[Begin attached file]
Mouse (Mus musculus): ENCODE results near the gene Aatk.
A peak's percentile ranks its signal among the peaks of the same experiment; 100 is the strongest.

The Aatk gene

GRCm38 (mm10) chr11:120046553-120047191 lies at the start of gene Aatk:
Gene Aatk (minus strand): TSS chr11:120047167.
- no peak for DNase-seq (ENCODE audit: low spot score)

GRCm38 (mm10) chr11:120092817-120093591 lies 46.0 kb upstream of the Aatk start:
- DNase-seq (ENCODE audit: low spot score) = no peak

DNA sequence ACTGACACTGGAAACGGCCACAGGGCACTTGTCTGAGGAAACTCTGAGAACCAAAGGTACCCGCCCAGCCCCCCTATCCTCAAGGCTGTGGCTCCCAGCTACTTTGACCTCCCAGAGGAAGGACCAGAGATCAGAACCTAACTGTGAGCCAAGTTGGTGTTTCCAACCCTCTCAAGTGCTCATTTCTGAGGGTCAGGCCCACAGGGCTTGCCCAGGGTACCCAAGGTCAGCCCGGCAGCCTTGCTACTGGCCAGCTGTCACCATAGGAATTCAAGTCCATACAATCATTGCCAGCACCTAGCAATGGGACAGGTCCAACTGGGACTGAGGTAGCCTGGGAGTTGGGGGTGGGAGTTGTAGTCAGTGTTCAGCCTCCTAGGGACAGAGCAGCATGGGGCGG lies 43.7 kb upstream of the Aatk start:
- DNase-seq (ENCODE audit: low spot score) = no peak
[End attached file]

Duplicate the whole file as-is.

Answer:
Mouse (Mus musculus): ENCODE results near the gene Aatk.
A peak's percentile ranks its signal among the peaks of the same experiment; 100 is the strongest.

The Aatk gene

GRCm38 (mm10) chr11:120046553-120047191 lies at the start of gene Aatk:
Gene Aatk (minus strand): TSS chr11:120047167.
- no peak for DNase-seq (ENCODE audit: low spot score)

GRCm38 (mm10) chr11:120092817-120093591 lies 46.0 kb upstream of the Aatk start:
- DNase-seq (ENCODE audit: low spot score) = no peak

DNA sequence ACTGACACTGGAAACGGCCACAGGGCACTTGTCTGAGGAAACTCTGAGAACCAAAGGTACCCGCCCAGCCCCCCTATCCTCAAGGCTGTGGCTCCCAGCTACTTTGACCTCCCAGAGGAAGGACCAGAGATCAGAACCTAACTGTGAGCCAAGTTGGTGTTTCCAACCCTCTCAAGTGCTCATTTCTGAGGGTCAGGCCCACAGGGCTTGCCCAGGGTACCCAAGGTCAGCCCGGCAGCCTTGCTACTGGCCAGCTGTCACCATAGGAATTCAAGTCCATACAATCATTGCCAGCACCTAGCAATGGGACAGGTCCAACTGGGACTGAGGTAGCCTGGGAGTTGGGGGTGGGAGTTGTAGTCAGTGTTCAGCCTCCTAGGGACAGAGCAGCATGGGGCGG lies 43.7 kb upstream of the Aatk start:
- DNase-seq (ENCODE audit: low spot score) = no peak